"When you smoke the herb, it reveals you to yourself."                    Bob Marley. OM

Ganja is always associated with Bob Marley, the Jamaican Rastaman.  So much so that his name will now be branded for sale with some of his favorite strains of the herb currently to be grown in the US, and I would imagine it will eventually be grown and exported from Jamaican soil.  Bob Marley, considered a prophet by many Rastafari, always spoke to the benefits of the herb including the healing of the soul, mind and body.  Jamaica has partially fulfilled Peter Tosh’s desire to legalize the herb by decriminalizing it through amending the Dangerous Drugs Act, but it has been a long struggle. Perhaps lost in the smoke, is that Jamaica has given official government recognition to the Rastafari community and their use of ganja as sacrament.

Just this February, the BBC matter-of-factly reported, “(t)he law will also allow Jamaica's Rastafarians to use marijuana for religious purposes. The plant is regarded as sacred by members of the faith, and has been celebrated in the island's reggae music.”  That is pretty succinct.

However, the law is so much more than just the quoted language.  What we have here is the recognition, validation and acceptance of a people’s right to experience religious freedom, Rastafari, which is intricately tied to the cannabis movement.  On a spiritual basis it is recognized in Rastafari as sacrament. No different than the use of wine in church.

Indeed issues with the recent legislation exist.  The amended Act provides that for Rastafarians the ganja that is cultivated may not be smoked in public places other than at locations registered as places of Rastafarian worship.  Rastas don’t generally utilize what others would view as traditional houses of worships – there are no great temples or cathedrals.  Rastas assert that their own bodies are the true church or temple of God.  There is no need for intermediary of a “church”.  Most sacramental observances occur in a Rastaman’s yard, or an outside meeting space. 

Ganja helps Rastafari reflect on his actions and actions of others without resorting to violence, and as a means to facilitate communication and spiritual awareness.  For clarity of mind, Rastafari also discourage the drinking of alcoholic beverages.  Rastafari commune with Jah directly on a spiritual basis and therefore there is no need for an intermediary such as a Priest, Imam or Rabbi. The use of Ganja is sanctioned in Rastafari ceremonies such as Reasonings and Groundations (holy days). As stated biblically “herb is for man”.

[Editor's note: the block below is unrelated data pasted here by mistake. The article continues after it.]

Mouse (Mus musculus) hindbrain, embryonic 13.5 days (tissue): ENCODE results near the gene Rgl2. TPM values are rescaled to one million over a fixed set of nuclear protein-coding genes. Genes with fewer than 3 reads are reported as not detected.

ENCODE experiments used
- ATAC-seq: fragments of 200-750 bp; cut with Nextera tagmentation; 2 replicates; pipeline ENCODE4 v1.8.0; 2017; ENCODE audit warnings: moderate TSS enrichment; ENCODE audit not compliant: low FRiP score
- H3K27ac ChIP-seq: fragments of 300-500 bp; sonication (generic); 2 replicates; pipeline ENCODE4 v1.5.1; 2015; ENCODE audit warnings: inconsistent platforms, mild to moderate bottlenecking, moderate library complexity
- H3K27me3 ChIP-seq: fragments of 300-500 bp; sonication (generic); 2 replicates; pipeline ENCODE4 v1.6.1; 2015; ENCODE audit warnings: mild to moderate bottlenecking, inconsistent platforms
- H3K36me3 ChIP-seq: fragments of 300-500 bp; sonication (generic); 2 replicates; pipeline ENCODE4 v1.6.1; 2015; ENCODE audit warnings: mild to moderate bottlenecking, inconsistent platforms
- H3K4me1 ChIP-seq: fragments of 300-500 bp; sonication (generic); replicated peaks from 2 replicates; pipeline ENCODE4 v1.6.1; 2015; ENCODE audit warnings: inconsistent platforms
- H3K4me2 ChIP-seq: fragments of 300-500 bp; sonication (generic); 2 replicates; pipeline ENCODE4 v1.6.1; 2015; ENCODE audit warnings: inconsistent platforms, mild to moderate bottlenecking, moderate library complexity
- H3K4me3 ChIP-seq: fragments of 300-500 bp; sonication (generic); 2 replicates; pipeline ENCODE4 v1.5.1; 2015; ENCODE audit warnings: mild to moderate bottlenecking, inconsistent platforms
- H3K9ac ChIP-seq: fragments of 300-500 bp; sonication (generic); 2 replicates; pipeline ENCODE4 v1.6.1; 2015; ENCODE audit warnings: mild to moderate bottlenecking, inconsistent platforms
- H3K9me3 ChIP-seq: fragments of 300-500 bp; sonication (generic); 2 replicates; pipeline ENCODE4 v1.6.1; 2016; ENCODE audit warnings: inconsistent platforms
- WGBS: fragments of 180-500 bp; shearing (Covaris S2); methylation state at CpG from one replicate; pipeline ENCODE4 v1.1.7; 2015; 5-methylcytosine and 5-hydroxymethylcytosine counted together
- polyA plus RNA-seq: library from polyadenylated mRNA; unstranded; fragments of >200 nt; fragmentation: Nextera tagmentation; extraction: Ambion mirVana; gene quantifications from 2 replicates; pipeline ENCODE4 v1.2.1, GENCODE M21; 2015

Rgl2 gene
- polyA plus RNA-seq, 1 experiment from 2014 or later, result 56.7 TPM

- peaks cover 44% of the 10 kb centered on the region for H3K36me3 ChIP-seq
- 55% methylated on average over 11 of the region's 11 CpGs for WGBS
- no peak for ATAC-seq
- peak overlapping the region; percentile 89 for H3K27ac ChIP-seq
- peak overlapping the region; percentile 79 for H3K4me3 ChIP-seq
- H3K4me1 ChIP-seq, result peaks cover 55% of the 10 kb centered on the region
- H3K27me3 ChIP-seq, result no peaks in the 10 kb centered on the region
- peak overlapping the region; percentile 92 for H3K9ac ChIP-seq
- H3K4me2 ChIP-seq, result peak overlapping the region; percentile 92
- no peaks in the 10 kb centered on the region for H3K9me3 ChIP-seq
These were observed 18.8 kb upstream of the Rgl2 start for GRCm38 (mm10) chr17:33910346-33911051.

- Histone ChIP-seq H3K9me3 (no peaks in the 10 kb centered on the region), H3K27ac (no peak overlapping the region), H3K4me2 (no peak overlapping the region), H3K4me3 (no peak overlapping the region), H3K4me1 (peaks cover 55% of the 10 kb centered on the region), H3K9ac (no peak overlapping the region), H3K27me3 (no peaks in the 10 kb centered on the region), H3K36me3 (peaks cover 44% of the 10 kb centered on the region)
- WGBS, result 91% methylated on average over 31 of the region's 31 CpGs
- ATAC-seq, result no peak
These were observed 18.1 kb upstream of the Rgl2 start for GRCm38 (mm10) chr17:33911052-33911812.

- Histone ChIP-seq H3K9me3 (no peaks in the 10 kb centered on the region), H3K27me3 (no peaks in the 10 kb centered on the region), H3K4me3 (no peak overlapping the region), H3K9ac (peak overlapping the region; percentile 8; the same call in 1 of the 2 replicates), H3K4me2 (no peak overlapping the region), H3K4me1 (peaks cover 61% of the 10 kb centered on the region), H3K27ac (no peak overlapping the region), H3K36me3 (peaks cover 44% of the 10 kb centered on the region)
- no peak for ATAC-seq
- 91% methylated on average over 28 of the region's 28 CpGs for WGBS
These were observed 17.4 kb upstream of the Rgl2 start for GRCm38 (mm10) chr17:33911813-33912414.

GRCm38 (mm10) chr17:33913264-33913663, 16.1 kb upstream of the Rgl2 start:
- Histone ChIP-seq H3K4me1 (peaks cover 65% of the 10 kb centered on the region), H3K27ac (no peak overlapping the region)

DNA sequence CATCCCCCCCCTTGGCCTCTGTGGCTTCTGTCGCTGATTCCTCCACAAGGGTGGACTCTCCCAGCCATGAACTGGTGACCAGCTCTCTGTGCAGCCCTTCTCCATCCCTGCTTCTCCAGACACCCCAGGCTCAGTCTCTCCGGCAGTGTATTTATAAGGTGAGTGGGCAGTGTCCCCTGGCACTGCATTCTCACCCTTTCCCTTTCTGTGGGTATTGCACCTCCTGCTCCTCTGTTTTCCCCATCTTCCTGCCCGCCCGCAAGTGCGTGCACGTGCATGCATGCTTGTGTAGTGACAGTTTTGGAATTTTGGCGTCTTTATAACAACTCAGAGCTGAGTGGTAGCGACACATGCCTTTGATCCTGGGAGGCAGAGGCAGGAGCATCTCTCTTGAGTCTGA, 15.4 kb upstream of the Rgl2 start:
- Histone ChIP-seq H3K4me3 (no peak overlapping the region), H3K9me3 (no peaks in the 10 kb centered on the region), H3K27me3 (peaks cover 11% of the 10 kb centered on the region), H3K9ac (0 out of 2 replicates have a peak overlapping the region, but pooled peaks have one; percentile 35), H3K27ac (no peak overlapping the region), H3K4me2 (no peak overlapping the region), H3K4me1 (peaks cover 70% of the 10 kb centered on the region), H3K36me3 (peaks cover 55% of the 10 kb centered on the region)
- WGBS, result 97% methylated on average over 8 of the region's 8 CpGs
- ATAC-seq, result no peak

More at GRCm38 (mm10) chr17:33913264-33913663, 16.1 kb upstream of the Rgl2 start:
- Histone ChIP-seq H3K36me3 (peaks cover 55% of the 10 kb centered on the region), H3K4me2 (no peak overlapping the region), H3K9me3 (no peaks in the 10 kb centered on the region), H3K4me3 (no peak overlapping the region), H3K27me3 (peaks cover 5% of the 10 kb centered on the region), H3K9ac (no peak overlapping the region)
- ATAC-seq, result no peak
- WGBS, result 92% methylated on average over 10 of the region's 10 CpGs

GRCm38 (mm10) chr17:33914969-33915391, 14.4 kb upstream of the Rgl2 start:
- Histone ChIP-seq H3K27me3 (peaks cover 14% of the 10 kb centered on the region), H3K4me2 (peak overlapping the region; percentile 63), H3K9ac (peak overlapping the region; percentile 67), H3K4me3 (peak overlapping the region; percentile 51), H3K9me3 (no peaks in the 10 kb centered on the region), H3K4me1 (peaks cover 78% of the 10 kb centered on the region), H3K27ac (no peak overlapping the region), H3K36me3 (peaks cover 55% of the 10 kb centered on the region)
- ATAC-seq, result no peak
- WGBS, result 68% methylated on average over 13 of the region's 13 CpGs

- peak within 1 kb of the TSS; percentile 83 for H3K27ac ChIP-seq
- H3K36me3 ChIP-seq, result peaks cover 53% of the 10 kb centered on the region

The Rastafarian community has also objected to the implementation of the Act.  The University of the West Indies and Jamaica’s University of Technology were the first licensed entities by the Jamaican government to grow ganja, albeit for research purposes.  Historically, Rasta has not trusted the government, or the promises it has made to the Rastafari community. The Rastafari community does not want to be left without a voice in the process. So to address the above mentioned types of issues Justice Minister Senator Mark Golding has called for the formation of an advisory board which will be comprised of members of the Rastafarian religious community.

Briefly, and not to address the various denominations of Rastafari, to live a Rastafari lifestyle one is to be humble.  He is to understand the illness of society as “Babylon” and he is forever seeking the justice and promise of “Zion”.  Deeds of hypocrisy, oppression, and injustice are to be condemned, spoken about and fought against.  That is why the music of reggae speaks to the same things – political and spiritual corruption, combating injustice, seeking a better society and seeking the right to inhale ganja as a spiritual sacramental right.

Proper Jamaican society, across all color barriers, has had a long standing view that Rastafari, is for those wish to live in the bush up on the hills.  With its English sensibilities, proper Jamaican society viewed the sacred act of indulging in ganja as criminal and undermining of governmental authority.  

The illegality of the herb provided Jamaican police forces the legal tools they needed to engage the dreadlocked members in roadside interrogations and spying on them in tenement yard neighborhoods. In Jamaican society these continual type of incidents caused a great rift in communities with policing tactics and general distrust amongst police and Rasta.  It will be interesting to see how developments in the states of Washington and Colorado, as well as in Jamaica, will prove if legalization of marijuana leads to better relations between police forces and the communities they are  serving and protecting.  One can speculate as to the potential positive benefits of the anticipated reduced arrests, quicker court dockets, available jail cells and lessening of the stigma of conviction that will occur in Jamaica based on the legislature’s action.

As the Rastafarian movement progressed in Jamaica in the 1960s and 1970s, Rastafari was inspired by the reggae voices of Bob Marley, Peter Tosh, Bunny Wailer, Toots Hibbert, Dennis Brown, Jacob Miller, Culture, Burning Spear and countless others.  These artist spoke not only to the healing effects of the ganja, but to the spiritual and religious as well. These artists and the Rastafari community have been advancing the ganga cause worldwide for decades.  

Jamaica has legislatively recognized the right of the Rastafari to use ganja for religious use, even with some issues to be resolved. So Rastaman, give thanks and praise for the victory, and your recognition by the Jamaican Parliament. Smile (all of) Jamaica, the herb has revealed you!